Lissitzky - KabakovUtopia and Reality
The Lissitzky – Kabakov exhibition will take place on two floors in the new building of the Van Abbemuseum and is designed by the Kabakovs. The first floor and the seven halls on the second floor each have their own theme and a different aspect of the works of Lissitzky and Kabakov is compared every time. In addition to works from the collection of the Kabakovs and the Van Abbemuseum, there will be loans from the Tretyakov Gallery in Moscow, the Guggenheim Museum in New York and Centre Pompidou in Paris, as well as from a number of private collections. Some of the Kabakovs’ installations have also been recreated for this occasion. The exhibition is part of NLRF2013, the Dutch – Russian year and travels to the Hermitage in St. Petersburg and the Multimedia Art Museum (MAMM) in Moscow in 2013.
Looking forward with hope and looking back with melancholia and humour
Traditionally the artist has been seen as someone who holds up a mirror to the society he lives in. But art is also assigned the role of showing us a new world. In this exhibition these two functions of art are played out against each other in many different ways. Lissitzky’s enthusiasm for the revolution and his involvement in the new social order is present everywhere in the exhibition. In contrast, we constantly come across the Kabakovs’ melancholic but also humoristic representation and interpretation of the conditions in the late Soviet era. The mother country of both the artists had become a place where the rhetoric of progress had run aground on the everyday reality of life in that society. Nevertheless, it proved possible to re-emerge from this twilight zone.
There is a detailed catalogue available in Dutch and English for the exhibition, with an in-depth article by the Kabakov experts, Professors Boris Groys and Robert Storr, an imaginary interview with Lissitzky by Professor John Milner, an expert in avant garde Russian art, and an interview with Ilya and Emilia Kabakov by the Russian artist and publicist Anton Vidokle. All the works in the exhibition are shown in colour, arranged in accordance with the themes in the exhibition. Finally, the book contains an illustrated image biography of the artists. This cassette is also available in our webshop.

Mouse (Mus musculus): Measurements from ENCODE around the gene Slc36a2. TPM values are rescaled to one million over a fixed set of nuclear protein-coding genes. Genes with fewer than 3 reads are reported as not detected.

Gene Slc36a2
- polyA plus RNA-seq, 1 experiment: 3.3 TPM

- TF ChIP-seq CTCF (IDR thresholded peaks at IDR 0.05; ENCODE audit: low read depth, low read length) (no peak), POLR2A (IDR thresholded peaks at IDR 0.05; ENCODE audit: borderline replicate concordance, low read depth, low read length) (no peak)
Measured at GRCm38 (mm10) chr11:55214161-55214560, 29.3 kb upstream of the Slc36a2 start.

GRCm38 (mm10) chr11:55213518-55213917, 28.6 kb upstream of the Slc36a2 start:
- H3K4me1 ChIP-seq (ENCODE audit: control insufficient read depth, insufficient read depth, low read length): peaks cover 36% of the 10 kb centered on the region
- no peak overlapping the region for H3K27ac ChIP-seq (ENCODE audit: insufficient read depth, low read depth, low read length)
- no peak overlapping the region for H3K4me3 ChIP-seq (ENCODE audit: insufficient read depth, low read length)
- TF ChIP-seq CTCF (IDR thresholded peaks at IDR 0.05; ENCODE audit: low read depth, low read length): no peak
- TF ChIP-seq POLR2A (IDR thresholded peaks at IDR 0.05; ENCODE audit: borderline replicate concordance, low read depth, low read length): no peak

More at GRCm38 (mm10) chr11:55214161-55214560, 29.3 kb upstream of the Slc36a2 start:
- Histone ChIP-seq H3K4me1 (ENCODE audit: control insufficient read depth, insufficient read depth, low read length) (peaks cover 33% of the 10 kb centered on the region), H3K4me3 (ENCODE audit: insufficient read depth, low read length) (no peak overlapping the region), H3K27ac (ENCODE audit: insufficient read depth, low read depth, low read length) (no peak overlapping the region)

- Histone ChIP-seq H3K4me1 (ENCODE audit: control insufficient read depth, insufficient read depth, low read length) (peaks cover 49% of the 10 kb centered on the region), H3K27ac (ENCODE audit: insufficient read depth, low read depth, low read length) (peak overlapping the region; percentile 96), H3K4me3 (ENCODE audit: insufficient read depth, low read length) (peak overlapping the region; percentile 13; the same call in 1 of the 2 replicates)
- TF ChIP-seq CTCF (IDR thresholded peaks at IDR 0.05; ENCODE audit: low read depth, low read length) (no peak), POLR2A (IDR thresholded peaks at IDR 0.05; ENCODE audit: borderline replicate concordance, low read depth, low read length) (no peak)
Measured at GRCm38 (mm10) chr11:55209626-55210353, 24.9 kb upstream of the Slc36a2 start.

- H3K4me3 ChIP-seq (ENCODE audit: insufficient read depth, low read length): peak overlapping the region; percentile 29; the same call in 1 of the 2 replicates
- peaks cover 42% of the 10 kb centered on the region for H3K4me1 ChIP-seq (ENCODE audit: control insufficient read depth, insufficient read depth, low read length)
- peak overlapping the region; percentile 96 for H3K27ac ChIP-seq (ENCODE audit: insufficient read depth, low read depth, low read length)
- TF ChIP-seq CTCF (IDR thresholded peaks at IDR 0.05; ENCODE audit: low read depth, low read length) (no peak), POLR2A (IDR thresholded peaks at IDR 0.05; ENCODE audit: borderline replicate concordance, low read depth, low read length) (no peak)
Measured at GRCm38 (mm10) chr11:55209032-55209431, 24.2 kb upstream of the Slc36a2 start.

In cooperation with different partners we offer a broad range of educational activities, an entrance to all visitors to both the exhibited art as well as the society from which it originates.
There is a special Lissitzky - Kabakov website about the Soviet era available for visitors at home on the computer, in the museum with your own smartphone or by means of the available iPads. You will be introduced to the Soviet era and can choose their own way in via different speakers. For example, Henk Kern (lecturer in Russian history at the University of Leiden) talks about the political and social history of Russia. For personal experiences, one can listen to seven citizens from former Soviet states who can take them along with them in their stories. The third, more intuitive way of getting to know the Soviet era is by listening to the soundscape made by music expert Frank de Munnik. We invite you to add your own experiences and anecdotes.
In the family programme Lissitzky’s Figurines are coming to life in a DIY tour. From January these figures will be present in person during the special theatre tour through the halls (every Sunday at 11.30 and every first Thursday evening of the month at 19.30). Every third Saturday of the month there is a special Family Art Club between 14.00 and 16.00.
The artist group Connecting provides for small workshops during the exhibition. Here you can find the programma.
We organise a special programme of Soviet films in cooperation with the EYE Amsterdam film museum. Here your will find the programme.
More Russian art and culture: tips from our neighbors (Dutch)
On Monday 28 January 2013, the National Theatre performs 'Drie Zusters' at the Park Theatre in Eindhoven, by the Russian writer Anton Chekhov. On Wednesday 1 May 'De Kersentuin' will be performed. The plays are in Dutch.